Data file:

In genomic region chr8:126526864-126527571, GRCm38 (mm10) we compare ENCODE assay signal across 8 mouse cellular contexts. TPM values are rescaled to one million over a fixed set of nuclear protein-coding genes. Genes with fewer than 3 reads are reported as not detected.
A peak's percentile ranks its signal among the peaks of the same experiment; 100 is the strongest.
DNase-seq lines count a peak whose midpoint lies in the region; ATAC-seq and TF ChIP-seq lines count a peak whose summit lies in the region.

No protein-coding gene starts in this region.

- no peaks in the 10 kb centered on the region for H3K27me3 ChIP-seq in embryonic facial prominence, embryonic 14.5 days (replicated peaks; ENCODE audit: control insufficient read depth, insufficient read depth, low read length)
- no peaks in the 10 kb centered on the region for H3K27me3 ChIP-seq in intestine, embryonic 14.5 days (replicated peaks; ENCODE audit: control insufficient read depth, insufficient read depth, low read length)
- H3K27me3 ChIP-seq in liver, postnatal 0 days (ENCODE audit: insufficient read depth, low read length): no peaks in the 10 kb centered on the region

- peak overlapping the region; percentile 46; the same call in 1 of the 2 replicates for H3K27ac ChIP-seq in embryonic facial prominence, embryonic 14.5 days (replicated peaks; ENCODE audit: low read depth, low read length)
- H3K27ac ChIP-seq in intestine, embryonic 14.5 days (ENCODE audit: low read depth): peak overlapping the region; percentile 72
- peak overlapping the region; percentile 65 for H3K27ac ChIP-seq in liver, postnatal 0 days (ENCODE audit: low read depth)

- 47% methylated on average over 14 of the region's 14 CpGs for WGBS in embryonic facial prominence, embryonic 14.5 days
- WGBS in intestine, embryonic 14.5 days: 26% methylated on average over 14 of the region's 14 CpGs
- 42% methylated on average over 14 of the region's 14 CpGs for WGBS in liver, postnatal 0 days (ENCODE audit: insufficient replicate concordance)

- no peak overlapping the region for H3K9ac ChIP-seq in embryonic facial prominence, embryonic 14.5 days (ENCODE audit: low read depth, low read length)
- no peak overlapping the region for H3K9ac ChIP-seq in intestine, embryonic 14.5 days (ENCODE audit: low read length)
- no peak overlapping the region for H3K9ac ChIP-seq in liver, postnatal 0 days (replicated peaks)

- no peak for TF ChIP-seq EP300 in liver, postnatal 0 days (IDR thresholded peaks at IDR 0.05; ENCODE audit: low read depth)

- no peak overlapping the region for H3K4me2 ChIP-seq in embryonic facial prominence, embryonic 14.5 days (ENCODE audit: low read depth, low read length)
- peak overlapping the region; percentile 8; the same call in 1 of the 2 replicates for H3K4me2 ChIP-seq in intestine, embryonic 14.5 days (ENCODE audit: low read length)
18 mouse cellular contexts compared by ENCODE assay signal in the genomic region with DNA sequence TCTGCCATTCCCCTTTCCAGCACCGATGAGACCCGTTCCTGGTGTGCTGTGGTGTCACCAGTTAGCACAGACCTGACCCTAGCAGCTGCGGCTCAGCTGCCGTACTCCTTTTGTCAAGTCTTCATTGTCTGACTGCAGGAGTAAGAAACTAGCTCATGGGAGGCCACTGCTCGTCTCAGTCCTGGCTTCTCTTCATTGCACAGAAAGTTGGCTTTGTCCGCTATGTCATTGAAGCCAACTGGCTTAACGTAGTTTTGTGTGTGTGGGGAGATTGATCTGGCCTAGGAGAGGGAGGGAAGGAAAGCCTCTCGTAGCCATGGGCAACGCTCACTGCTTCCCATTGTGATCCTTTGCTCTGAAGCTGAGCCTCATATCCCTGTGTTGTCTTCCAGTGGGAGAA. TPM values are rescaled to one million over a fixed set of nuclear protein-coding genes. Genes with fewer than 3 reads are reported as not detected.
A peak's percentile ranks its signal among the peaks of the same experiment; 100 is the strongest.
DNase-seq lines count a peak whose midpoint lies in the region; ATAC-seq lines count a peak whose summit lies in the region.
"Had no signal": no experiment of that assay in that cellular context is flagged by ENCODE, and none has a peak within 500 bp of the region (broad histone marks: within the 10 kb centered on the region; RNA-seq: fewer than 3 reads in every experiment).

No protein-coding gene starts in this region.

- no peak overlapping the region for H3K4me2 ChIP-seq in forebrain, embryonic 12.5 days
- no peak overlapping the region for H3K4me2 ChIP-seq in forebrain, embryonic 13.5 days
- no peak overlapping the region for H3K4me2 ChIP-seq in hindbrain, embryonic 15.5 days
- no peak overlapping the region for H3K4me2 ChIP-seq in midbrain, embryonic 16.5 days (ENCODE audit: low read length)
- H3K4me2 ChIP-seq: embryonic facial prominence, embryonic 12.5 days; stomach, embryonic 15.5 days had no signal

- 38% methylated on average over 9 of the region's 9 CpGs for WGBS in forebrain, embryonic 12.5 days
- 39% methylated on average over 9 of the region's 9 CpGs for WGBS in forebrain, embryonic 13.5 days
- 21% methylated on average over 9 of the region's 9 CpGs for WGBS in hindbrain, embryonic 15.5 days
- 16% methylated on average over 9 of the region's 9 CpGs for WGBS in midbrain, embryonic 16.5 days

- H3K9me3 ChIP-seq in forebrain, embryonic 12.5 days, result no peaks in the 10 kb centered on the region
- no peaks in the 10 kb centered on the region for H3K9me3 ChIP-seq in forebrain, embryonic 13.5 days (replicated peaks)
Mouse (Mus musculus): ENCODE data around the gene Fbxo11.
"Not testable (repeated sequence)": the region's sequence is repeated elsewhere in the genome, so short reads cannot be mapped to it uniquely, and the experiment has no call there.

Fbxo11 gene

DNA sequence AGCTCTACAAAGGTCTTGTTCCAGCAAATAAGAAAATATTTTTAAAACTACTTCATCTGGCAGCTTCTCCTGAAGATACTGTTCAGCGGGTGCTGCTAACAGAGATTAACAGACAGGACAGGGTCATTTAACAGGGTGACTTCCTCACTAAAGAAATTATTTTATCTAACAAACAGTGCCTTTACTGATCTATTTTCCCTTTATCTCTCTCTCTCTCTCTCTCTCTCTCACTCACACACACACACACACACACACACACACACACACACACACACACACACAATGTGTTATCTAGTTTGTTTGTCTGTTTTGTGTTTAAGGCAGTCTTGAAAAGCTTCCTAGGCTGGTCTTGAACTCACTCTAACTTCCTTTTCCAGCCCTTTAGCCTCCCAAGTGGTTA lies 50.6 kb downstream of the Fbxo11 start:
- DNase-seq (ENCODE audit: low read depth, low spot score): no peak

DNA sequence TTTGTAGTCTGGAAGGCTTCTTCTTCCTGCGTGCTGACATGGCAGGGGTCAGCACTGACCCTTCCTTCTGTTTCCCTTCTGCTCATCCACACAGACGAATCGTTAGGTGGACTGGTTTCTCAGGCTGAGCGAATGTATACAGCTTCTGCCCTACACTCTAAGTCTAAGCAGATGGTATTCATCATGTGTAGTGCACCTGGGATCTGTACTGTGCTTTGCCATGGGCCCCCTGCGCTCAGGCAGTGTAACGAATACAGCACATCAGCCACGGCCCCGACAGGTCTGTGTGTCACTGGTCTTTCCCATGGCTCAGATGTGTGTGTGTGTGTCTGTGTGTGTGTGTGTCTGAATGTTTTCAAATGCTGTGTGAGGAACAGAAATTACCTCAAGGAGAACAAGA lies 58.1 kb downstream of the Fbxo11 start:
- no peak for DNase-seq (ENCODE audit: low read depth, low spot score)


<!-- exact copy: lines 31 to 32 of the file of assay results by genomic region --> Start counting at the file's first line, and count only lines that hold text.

- 39% methylated on average over 9 of the region's 9 CpGs for WGBS in forebrain, embryonic 13.5 days
- 21% methylated on average over 9 of the region's 9 CpGs for WGBS in hindbrain, embryonic 15.5 days